I’ve read and admired Sara Lawrence-Lightfoot’s work for more than 20 years.
Starting with The Good High School, which included a chapter about my alma mater, Brookline High School, continuing with Balm in Gilead, her moving tribute to her mother’s life and work, and then extending to I’ve Known Rivers: Lives of Loss and Liberation, her portraits of six professional African-American men and women, Lawrence-Lightfoot has demonstrated an unusual ability to listen, synthesize and place in context what she calls the architecture of people’s lives.
Her most recent book tackled life for people in the 25 years after they turn 50.
The Third Chapter is Lawrence-Lightfoot’s distillation of what she learned through interviewing 40 people in this age group over the course of two years.
Rather than decaying or playing out the proverbial string, discovering or returning to passions is a major theme of the work.
Lawrence-Lightfoot maintains that for these people to make these changes, they must disregard what society tells them they should do and trust a different type of knowing. The risk involved in making these changes and charted these new directions is scary, and sometimes painful, but most often worthwhile for a number of reasons. She explains that the new endeavor can be a source of meaning and joy in itself, and also can generate meaning because people are charting their own directions, rather than following the paths that society would assign.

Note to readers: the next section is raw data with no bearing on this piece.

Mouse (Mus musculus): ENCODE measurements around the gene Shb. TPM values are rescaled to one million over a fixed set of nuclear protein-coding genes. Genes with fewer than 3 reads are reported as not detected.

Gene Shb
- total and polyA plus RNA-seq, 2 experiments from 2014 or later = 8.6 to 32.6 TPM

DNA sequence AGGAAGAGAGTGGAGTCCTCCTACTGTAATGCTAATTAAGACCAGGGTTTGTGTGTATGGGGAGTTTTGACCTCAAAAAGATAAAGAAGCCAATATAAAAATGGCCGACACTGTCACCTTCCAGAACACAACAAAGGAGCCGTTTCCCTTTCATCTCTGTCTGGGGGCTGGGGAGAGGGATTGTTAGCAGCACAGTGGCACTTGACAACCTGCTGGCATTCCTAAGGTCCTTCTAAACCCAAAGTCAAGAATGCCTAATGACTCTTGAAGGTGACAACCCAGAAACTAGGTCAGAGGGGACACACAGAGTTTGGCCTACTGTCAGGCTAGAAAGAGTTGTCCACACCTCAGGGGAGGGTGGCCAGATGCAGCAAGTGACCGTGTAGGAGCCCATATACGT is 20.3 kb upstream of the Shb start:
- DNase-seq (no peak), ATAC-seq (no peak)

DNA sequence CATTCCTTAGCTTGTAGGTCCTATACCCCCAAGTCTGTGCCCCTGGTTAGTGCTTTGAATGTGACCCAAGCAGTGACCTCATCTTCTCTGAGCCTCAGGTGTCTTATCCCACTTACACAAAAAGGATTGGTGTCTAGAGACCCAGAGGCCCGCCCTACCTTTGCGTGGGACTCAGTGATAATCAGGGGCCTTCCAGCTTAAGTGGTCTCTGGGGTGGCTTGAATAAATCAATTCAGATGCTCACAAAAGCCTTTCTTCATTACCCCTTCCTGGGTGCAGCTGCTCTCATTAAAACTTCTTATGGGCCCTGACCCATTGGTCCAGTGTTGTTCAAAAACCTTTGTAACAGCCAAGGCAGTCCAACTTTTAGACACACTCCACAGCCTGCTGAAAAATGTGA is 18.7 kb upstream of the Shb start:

The changes her characters describe differ in scale and type. For one woman, the exploration of a social science discipline to add to her focus on science in the academy is a new direction, while for another it’s returning to fierce activism against genocide and other atrocities. For a third, it’s developing her creativity through becoming a playwright, while a high-powered attorney Lawrence-Lightfoot takes up gardening.
Individual chapters focus on specific aspects of the process. For many of these people, moving forward requires looking back to heal childhood wounds and navigating boundaries of acceptable and unacceptable behavior. The process of taking up something new can be both bewildering and exhilarating.
In the end, though, many of the people Lawrence-Lightfoot depicts feel satisfied with what they have done.
She closes the book with a poem by a 70-year-old black woman that aptly encapsulates the book’s message:
After a long seeking
I gave up on all mirrors.
Then feeling a way forward in the fog
Without a lamp or even a candle
And absent any guide at all
One starless night I stumbled
Upon ths place of water where
Gleaming in its darkest deeps,
My own two astonished eyes.
Lawrence-Lightfoot shines a useful light on this little-chronicled stage of life in this accessible and insightful work.